Discovery requests for production of documents, answers to interrogatories and depositions will go out very shortly in the lawsuit that Skydive Myrtle Beach (SDMB) filed against Horry County, the Horry County Department of Airports (HCDA), Robinson Aviation and numerous individuals associated with those entities.
After hearing arguments by the opposing parties in the case last spring, the South Carolina Supreme Court reversed prior decisions by the Fifteenth Circuit Court and S. C. Court of Appeals and remanded that case back to district court for trial.
In October 2015, Horry County government evicted Skydive Myrtle Beach from Grand Strand Airport using a 73 page Federal Aviation Administration (FAA) Director’s Determination as justification. Much of the Director’s Determination report was based on 112 safety violations allegedly committed by SDMB.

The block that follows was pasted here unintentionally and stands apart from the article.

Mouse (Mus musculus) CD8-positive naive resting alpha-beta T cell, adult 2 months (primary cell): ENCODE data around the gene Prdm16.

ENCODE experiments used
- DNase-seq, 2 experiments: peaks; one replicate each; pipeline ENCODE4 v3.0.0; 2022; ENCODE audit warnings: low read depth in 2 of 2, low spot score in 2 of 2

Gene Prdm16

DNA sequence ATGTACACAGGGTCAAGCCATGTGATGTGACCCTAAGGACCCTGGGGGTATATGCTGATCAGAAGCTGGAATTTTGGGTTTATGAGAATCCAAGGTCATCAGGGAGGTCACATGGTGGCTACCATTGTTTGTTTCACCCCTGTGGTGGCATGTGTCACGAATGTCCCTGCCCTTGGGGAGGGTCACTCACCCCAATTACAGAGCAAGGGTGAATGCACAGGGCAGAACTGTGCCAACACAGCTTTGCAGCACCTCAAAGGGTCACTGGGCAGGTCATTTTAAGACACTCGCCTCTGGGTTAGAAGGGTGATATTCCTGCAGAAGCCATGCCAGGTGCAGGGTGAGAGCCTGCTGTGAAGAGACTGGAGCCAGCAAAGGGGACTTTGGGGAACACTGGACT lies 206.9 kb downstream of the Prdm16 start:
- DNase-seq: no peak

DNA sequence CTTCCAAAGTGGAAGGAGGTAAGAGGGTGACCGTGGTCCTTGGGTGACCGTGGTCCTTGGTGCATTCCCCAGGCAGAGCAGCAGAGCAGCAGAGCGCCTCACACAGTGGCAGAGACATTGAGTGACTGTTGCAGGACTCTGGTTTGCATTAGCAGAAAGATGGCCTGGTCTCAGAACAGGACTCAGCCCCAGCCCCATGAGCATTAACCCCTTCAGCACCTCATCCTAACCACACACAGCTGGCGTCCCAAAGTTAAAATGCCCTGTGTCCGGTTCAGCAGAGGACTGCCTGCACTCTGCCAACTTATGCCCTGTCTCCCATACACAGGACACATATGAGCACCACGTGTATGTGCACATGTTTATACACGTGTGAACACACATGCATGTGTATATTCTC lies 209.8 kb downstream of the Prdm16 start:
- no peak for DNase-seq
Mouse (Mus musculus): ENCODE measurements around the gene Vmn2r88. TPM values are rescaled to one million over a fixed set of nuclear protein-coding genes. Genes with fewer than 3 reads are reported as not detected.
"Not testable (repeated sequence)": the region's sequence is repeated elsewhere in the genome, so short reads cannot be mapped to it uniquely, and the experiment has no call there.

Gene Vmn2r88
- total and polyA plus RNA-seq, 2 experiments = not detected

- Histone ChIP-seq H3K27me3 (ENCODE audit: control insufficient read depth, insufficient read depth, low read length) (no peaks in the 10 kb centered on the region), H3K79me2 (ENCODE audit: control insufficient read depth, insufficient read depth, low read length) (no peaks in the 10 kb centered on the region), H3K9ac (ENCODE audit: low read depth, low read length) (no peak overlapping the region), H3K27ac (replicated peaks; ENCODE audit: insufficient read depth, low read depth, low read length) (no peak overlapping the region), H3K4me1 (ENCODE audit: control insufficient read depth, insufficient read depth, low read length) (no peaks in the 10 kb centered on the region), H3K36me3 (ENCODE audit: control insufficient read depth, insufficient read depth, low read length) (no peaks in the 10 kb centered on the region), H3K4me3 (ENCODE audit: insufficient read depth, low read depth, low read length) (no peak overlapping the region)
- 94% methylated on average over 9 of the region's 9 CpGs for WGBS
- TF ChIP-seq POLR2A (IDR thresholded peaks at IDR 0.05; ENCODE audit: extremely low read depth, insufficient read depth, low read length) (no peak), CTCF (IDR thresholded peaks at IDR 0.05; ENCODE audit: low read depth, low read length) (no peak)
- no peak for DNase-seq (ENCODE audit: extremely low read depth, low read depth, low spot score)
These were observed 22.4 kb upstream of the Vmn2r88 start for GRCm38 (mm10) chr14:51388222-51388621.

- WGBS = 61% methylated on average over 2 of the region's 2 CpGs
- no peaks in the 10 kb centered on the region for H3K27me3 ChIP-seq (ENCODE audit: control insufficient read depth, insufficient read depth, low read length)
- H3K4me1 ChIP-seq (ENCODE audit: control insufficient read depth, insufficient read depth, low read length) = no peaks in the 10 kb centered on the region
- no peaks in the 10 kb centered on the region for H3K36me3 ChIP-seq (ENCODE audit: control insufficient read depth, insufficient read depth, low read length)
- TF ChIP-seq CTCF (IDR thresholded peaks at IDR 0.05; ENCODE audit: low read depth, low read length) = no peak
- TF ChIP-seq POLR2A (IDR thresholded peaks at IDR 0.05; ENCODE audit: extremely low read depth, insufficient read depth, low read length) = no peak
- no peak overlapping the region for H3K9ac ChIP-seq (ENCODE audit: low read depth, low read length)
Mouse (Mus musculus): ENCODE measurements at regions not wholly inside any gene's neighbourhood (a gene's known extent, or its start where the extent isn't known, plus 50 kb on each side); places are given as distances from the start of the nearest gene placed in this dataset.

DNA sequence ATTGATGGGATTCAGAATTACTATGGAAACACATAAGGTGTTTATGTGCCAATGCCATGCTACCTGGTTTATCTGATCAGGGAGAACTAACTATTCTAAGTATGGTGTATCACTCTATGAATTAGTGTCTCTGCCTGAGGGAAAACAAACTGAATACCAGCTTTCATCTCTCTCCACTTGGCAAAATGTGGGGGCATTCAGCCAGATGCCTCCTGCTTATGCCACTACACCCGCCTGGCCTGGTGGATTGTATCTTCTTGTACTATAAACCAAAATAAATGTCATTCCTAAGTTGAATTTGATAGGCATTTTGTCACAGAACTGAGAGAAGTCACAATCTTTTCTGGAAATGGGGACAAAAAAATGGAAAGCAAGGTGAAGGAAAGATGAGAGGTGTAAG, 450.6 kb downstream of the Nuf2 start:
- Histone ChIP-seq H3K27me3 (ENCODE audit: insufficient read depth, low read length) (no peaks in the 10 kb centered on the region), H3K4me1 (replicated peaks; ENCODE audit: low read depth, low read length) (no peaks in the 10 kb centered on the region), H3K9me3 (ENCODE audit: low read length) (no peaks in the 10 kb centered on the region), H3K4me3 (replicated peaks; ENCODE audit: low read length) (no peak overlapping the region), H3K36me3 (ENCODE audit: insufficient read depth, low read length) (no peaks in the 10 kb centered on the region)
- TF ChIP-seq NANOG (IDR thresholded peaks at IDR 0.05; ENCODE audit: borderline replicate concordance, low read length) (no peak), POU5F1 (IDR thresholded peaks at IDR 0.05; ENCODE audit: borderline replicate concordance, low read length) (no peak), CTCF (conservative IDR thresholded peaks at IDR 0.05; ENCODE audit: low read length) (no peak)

The alleged safety violations were recorded on a form generated by the HCDA, called an “Unusual Incident Report”. They are one page reports signed either by HCDA staff members or Robinson Aviation personnel. In one case, five alleged violations were reported by letter to the FAA from former HCDA Director Pat Apone.
No record of any action, other than the filling out of these forms, by either HCDA or Robinson Aviation, the contracted tower operator at Grand Strand Airport, was taken. It appears the forms were created to establish a paper record of alleged safety violations with no backup investigations to support the allegations.
These forms were the ones county attorney Arrigo Carotti provided in response to an FOIA request. Along with that response was a cover letter by Carotti which stated in part, “These records are provided in an abundance of caution, in that each may or may not demonstrate violation by Skydive Myrtle Beach of Horry County Department of Airports Minimum Standards, as that assessment has not been undertaken.”
On at least three occasions since the Director’s Determination was published, the FAA has admitted in email correspondence regarding Freedom of Information Act requests that it has no documentation with respect to investigations, fines or other information on the alleged 112 violations.